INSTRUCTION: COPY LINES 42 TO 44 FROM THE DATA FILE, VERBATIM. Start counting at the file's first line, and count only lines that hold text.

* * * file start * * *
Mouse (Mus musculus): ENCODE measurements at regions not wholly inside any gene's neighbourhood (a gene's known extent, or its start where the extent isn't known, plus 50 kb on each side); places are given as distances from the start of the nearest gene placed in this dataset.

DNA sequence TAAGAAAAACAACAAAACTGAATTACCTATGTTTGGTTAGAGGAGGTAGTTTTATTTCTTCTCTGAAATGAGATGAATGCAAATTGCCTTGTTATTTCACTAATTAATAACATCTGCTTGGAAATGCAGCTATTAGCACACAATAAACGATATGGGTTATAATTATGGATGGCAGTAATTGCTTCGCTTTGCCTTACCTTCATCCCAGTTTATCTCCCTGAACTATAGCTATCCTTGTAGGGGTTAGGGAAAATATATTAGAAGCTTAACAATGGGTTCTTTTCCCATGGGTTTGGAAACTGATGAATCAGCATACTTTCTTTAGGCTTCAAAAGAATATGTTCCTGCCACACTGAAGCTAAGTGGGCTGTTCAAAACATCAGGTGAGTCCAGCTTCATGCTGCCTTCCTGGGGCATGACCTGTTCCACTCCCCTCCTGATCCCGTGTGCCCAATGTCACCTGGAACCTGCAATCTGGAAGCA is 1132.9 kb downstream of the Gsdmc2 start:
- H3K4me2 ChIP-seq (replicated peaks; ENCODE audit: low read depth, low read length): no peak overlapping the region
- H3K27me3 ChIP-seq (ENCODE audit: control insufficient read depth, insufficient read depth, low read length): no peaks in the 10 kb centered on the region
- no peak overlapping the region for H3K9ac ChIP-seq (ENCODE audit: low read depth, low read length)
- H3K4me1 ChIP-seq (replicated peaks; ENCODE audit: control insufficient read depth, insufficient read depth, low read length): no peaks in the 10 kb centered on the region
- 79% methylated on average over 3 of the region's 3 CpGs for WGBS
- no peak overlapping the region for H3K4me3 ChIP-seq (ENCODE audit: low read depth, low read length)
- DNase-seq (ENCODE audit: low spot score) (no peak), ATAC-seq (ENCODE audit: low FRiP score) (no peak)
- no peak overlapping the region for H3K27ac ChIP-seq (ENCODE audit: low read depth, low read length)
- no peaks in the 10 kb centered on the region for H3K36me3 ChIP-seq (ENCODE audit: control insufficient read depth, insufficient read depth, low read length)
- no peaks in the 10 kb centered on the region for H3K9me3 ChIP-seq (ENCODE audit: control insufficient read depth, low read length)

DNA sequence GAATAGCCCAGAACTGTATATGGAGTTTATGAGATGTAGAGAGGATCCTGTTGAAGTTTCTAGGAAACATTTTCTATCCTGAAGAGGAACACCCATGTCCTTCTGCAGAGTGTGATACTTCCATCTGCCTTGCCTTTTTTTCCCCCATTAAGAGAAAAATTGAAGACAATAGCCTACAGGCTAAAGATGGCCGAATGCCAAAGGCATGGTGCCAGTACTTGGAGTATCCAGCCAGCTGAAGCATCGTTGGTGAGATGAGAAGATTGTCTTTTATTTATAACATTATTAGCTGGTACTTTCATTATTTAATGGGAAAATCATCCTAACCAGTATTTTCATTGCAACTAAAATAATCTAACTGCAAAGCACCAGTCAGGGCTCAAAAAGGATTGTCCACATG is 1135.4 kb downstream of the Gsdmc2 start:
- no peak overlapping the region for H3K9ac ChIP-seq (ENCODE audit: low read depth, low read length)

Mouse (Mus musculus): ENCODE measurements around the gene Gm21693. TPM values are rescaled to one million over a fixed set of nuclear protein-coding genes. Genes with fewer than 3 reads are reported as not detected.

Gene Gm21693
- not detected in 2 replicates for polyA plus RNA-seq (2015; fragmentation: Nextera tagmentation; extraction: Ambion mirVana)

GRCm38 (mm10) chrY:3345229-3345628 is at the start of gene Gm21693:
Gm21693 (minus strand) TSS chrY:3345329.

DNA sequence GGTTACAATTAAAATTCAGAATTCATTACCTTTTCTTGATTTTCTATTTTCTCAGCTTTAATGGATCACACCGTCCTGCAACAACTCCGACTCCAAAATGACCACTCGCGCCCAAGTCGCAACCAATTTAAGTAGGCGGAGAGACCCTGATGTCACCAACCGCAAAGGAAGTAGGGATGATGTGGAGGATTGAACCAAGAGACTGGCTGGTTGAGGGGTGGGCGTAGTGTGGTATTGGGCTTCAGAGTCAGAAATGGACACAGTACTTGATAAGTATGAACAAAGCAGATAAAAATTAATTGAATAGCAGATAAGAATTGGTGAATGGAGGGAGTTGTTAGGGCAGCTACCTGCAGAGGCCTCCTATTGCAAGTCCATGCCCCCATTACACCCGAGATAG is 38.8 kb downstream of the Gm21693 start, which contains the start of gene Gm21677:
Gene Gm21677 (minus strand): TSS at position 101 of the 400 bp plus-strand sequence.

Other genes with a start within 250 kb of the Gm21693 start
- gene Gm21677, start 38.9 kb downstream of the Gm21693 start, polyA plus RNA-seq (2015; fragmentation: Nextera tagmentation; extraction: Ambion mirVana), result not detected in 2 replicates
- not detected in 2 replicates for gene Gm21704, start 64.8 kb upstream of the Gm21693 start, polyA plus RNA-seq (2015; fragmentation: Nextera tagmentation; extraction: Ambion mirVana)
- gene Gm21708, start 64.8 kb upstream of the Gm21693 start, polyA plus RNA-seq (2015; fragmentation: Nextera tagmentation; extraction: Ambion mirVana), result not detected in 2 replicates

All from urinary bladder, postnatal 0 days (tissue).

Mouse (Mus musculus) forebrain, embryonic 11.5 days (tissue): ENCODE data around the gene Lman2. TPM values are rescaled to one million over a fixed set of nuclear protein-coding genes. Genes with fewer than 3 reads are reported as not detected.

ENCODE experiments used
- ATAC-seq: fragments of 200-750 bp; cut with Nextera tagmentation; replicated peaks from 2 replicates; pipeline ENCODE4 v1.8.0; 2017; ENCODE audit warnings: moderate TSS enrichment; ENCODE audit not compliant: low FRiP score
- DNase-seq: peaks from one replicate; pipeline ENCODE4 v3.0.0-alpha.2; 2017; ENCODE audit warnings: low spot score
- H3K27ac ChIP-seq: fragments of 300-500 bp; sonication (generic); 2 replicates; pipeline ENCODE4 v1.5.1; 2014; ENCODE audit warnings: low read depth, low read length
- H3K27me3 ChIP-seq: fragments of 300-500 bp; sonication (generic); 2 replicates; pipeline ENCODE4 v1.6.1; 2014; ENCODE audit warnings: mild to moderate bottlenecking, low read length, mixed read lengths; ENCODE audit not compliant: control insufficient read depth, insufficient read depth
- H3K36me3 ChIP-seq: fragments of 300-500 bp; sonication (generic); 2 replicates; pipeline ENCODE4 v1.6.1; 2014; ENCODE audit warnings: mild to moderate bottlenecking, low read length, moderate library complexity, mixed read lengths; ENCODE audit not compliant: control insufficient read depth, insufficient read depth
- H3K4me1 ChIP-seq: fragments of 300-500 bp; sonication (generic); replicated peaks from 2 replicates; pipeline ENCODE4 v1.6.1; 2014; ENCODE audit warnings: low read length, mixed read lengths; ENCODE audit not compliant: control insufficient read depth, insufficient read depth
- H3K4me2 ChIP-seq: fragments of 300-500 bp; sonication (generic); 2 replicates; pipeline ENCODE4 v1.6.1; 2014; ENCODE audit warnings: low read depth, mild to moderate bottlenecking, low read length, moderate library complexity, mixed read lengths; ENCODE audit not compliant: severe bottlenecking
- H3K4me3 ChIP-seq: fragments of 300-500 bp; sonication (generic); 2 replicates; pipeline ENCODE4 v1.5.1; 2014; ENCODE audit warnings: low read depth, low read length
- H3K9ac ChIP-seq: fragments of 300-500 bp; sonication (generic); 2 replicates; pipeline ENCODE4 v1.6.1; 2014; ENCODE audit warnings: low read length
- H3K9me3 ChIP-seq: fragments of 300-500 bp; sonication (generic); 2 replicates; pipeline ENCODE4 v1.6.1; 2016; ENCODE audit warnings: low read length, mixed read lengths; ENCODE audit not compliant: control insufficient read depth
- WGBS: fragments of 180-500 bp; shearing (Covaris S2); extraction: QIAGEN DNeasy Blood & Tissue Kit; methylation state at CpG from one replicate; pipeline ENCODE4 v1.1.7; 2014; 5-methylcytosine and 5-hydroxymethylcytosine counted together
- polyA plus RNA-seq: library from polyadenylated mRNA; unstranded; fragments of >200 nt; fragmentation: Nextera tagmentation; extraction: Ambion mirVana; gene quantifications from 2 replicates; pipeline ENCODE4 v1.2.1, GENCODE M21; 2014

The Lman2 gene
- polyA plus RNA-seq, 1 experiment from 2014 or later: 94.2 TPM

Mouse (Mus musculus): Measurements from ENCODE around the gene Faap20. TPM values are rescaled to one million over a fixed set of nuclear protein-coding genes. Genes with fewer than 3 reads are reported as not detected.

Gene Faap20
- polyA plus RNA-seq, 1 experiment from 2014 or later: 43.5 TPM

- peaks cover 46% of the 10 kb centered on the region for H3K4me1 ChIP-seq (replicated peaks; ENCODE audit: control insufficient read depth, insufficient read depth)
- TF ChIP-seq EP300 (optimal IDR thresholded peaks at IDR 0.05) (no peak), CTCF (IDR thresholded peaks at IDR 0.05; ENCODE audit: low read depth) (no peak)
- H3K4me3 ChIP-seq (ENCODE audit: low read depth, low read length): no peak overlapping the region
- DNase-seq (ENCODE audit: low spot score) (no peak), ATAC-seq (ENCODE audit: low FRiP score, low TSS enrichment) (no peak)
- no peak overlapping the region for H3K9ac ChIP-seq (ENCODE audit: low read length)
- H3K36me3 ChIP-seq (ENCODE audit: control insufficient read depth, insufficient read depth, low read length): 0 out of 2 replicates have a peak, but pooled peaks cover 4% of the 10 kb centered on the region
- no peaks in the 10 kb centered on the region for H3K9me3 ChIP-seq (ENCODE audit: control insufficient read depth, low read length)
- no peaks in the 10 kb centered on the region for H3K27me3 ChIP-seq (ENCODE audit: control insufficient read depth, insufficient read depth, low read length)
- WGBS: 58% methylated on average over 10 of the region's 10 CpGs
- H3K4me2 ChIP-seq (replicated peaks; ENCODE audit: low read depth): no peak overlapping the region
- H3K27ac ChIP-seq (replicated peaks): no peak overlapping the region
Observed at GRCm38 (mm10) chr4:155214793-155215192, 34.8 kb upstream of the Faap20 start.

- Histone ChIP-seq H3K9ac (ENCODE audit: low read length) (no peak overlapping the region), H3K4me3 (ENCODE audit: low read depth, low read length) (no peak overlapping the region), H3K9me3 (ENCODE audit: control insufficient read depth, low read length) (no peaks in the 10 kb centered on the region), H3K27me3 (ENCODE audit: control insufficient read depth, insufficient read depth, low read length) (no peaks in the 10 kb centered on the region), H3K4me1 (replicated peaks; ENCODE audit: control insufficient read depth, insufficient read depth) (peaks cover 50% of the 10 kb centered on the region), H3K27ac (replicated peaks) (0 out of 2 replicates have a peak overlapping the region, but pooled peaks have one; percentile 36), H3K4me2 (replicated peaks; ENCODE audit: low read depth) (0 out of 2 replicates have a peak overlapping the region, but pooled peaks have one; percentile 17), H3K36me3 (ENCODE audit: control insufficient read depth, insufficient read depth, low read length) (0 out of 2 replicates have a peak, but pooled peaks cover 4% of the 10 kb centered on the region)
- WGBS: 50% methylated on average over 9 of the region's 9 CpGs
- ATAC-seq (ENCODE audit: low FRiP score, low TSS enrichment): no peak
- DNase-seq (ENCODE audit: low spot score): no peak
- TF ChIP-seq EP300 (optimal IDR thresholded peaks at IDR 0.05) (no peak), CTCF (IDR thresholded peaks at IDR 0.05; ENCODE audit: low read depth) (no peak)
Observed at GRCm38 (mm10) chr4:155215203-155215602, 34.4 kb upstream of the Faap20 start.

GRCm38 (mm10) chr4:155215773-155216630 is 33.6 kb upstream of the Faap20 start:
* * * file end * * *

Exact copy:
- polyA plus RNA-seq, 1 experiment from 2014 or later: 94.2 TPM

Mouse (Mus musculus): Measurements from ENCODE around the gene Faap20. TPM values are rescaled to one million over a fixed set of nuclear protein-coding genes. Genes with fewer than 3 reads are reported as not detected.

Gene Faap20